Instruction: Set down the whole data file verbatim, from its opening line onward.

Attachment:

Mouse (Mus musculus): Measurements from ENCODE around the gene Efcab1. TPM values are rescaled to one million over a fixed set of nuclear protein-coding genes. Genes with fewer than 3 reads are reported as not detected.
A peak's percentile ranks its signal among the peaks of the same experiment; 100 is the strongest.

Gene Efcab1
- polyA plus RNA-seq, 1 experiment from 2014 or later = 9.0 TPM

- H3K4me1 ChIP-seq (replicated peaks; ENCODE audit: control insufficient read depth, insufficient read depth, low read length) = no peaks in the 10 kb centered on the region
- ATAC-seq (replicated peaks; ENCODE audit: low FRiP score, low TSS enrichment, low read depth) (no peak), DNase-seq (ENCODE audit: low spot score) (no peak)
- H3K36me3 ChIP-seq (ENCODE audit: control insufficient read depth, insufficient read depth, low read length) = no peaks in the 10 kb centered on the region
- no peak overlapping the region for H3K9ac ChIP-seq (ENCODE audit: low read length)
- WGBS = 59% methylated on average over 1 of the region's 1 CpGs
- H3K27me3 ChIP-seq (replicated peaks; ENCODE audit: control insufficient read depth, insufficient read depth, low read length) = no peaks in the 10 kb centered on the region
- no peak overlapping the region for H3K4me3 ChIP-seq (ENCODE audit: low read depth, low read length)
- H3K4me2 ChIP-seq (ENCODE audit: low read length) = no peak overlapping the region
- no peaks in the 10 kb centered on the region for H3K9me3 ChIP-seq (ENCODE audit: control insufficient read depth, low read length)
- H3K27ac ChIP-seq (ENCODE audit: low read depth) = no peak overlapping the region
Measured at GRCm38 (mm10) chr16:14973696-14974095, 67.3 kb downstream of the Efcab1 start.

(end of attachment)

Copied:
Mouse (Mus musculus): Measurements from ENCODE around the gene Efcab1. TPM values are rescaled to one million over a fixed set of nuclear protein-coding genes. Genes with fewer than 3 reads are reported as not detected.
A peak's percentile ranks its signal among the peaks of the same experiment; 100 is the strongest.

Gene Efcab1
- polyA plus RNA-seq, 1 experiment from 2014 or later = 9.0 TPM

- H3K4me1 ChIP-seq (replicated peaks; ENCODE audit: control insufficient read depth, insufficient read depth, low read length) = no peaks in the 10 kb centered on the region
- ATAC-seq (replicated peaks; ENCODE audit: low FRiP score, low TSS enrichment, low read depth) (no peak), DNase-seq (ENCODE audit: low spot score) (no peak)
- H3K36me3 ChIP-seq (ENCODE audit: control insufficient read depth, insufficient read depth, low read length) = no peaks in the 10 kb centered on the region
- no peak overlapping the region for H3K9ac ChIP-seq (ENCODE audit: low read length)
- WGBS = 59% methylated on average over 1 of the region's 1 CpGs
- H3K27me3 ChIP-seq (replicated peaks; ENCODE audit: control insufficient read depth, insufficient read depth, low read length) = no peaks in the 10 kb centered on the region
- no peak overlapping the region for H3K4me3 ChIP-seq (ENCODE audit: low read depth, low read length)
- H3K4me2 ChIP-seq (ENCODE audit: low read length) = no peak overlapping the region
- no peaks in the 10 kb centered on the region for H3K9me3 ChIP-seq (ENCODE audit: control insufficient read depth, low read length)
- H3K27ac ChIP-seq (ENCODE audit: low read depth) = no peak overlapping the region
Measured at GRCm38 (mm10) chr16:14973696-14974095, 67.3 kb downstream of the Efcab1 start.